Implements traits complementary to those provided in <boost/type_traits.h>

  • Implements IsRelocatable trait.
  • Implements IsOneOf trait
  • Macros to state the assumptions easily


<boost/type_traits.hpp> is the Boost type-traits library defining a variety of traits such as is_integral or is_floating_point. This helps to gain more information about a given type. Many traits introduced by Boost have been standardized in C++11.

folly/Traits.h implements traits complementing those present in boost.


In C++, the default way to move an object is by calling the copy constructor and destroying the old copy instead of directly copying the memory contents by using memcpy(). The conservative approach of moving an object assumes that the copied object is not relocatable. The two following code sequences should be semantically equivalent for a relocatable type:

  void conservativeMove(T * from, T * to) {
    new(to) T(from);

  void optimizedMove(T * from, T * to) {
    memcpy(to, from, sizeof(T));

Very few C++ types are non-relocatable. The type defined below maintains a pointer inside an embedded buffer and hence would be non-relocatable. Moving the object by simply copying its memory contents would leave the internal pointer pointing to the old buffer.

class NonRelocatableType {
  char buffer[1024];
  char * pointerToBuffer;
  NonRelocatableType() : pointerToBuffer(buffer) {}

We can optimize the task of moving a relocatable type T using memcpy. IsRelocatable::value describes the ability of moving around memory a value of type T by using memcpy.


  • Declaring types

    template <class T1, class T2>
    class MyParameterizedType;
    class MySimpleType;
  • Declaring a type as relocatable

    Appending the lines below after definition of My*Type (MyParameterizedType or MySimpleType) will declare it as relocatable

    /* Definition of My*Type goes here */
    // global namespace (not inside any namespace)
    namespace folly {
      // defining specialization of IsRelocatable for MySimpleType
      template <>
      struct IsRelocatable<MySimpleType> : boost::true_type {};
      // defining specialization of IsRelocatable for MyParameterizedType
      template <class T1, class T2>
      struct IsRelocatable<MyParameterizedType<T1, T2>>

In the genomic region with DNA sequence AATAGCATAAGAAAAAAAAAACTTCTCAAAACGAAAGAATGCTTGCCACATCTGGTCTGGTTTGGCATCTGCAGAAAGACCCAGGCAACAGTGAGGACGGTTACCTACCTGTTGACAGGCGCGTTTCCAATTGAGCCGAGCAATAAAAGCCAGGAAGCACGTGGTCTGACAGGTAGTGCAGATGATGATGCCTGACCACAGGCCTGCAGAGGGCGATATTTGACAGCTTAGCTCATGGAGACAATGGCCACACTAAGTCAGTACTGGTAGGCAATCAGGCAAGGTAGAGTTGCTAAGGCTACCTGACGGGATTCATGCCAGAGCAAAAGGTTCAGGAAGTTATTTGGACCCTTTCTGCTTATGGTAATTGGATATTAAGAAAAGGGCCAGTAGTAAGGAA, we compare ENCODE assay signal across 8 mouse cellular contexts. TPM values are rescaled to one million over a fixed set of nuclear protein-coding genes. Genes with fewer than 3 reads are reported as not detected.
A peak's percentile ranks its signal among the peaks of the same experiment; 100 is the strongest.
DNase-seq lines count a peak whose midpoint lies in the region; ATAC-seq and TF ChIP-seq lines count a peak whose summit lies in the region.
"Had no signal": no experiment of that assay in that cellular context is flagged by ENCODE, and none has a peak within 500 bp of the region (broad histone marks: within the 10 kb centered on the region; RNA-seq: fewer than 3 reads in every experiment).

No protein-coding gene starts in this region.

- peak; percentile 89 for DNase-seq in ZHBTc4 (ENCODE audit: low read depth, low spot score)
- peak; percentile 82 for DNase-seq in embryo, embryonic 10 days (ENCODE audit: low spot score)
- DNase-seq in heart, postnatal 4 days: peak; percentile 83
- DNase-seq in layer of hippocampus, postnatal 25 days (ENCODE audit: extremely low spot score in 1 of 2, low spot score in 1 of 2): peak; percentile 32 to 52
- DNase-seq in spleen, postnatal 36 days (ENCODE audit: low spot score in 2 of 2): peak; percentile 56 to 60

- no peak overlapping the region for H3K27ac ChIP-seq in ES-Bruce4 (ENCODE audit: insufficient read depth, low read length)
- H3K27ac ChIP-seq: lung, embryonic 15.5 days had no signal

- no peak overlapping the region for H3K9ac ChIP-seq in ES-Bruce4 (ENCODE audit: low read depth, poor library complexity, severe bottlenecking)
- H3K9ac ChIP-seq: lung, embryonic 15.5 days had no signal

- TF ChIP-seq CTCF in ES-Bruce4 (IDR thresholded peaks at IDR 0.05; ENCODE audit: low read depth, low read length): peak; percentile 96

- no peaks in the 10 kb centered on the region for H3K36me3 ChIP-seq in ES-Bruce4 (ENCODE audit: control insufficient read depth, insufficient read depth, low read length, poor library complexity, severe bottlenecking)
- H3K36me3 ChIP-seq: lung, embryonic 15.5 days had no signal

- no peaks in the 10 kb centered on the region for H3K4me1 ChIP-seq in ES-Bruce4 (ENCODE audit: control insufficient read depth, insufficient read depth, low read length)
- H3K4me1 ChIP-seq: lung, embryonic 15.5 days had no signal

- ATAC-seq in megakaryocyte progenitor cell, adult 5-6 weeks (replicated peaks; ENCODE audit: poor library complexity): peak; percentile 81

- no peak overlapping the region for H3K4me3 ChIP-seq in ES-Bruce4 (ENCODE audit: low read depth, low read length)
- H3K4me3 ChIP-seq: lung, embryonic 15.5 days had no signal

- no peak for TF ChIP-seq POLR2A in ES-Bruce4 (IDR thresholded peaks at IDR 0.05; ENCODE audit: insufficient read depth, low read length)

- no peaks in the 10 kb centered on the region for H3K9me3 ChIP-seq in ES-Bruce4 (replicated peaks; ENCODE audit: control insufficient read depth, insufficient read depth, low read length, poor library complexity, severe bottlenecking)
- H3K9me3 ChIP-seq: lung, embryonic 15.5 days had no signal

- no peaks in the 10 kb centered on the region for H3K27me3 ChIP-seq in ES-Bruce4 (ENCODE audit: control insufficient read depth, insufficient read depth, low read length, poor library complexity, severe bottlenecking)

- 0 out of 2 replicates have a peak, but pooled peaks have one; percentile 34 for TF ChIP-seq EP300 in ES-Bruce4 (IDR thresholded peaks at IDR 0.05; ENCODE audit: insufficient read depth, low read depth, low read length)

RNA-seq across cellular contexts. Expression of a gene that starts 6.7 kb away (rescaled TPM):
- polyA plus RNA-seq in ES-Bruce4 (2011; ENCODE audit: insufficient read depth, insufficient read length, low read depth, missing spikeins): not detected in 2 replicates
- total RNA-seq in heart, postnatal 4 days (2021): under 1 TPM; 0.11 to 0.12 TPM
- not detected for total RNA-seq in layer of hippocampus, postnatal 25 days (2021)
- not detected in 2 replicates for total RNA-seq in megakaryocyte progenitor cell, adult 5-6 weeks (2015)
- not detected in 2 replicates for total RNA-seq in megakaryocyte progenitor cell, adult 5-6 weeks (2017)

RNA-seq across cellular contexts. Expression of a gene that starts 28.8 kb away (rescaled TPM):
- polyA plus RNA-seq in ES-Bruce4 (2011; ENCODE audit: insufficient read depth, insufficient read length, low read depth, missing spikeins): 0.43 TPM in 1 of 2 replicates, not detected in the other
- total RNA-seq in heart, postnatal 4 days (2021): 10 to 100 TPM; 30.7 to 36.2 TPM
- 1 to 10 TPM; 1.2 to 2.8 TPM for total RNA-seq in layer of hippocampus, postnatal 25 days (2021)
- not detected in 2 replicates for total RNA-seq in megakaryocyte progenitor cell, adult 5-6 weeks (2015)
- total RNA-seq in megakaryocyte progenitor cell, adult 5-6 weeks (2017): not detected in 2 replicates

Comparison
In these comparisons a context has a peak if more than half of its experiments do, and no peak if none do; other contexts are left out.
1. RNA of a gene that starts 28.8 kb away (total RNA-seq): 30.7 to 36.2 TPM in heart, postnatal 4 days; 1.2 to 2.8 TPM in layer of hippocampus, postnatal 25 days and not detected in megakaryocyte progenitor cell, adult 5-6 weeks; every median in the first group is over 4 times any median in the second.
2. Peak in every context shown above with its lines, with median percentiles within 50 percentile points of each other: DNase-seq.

: ::boost::true_type {};
  • To make it easy to state assumptions for a regular type or a family of parameterized type, various macros can be used as shown below.

  • Stating that a type is Relocatable using a macro

    // global namespace
    namespace folly {
      // For a Regular Type
      // For a Parameterized Type
      FOLLY_ASSUME_RELOCATABLE(MyParameterizedType<T1, T2>);
  • Stating that a type has no throw constructor using a macro

    namespace boost {
      // For a Regular Type
      // For a Parameterized Type

fbvector only works with relocatable objects. If assumptions are not stated explicitly, fbvector<MySimpleType> or fbvector<MyParameterizedType> will fail to compile due to assertion below:


FOLLY_ASSUME_FBVECTOR_COMPATIBLE*(type) macros can be used to state that type is relocatable and has nothrow constructor.

  • Stating that a type is fbvector-compatible using macros i.e. relocatable and has nothrow default constructor

    // at global level, i.e no namespace
    // macro for regular type
    // macro for types having 2 template parameters (MyParameterizedType)


  • FOLLY_ASSUME_FBVECTOR_COMPATIBLE_1(MyTypeHavingOneParameter) macro is for family of parameterized types having 1 parameter

  • FOLLY_ASSUME_FBVECTOR_COMPATIBLE_3(MyTypeHavingThreeParameters) macro is for family of parameterized types having 3 parameters

  • FOLLY_ASSUME_FBVECTOR_COMPATIBLE_4(MyTypeHavingFourParameters) macro is for family of parameterized types having 4 parameters

Few common types, namely std::basic_string, std::vector, std::list, std::map, std::deque, std::set, std::unique_ptr, std::shared_ptr, std::function, boost::shared_ptr which are compatible with fbvector are already instantiated and declared compatible with fbvector. fbvector can be directly used with any of these C++ types.

std::pair can be safely assumed to be compatible with fbvector if both of its components are.


boost::is_same<T1, T2>::value can be used to test if types of T1 and T2 are same. folly::IsOneOf<T, T1, Ts...>::value can be used to test if type of T1 matches the type of one of the other template parameter, T1, T2, ...Tn. Recursion is used to implement this type trait.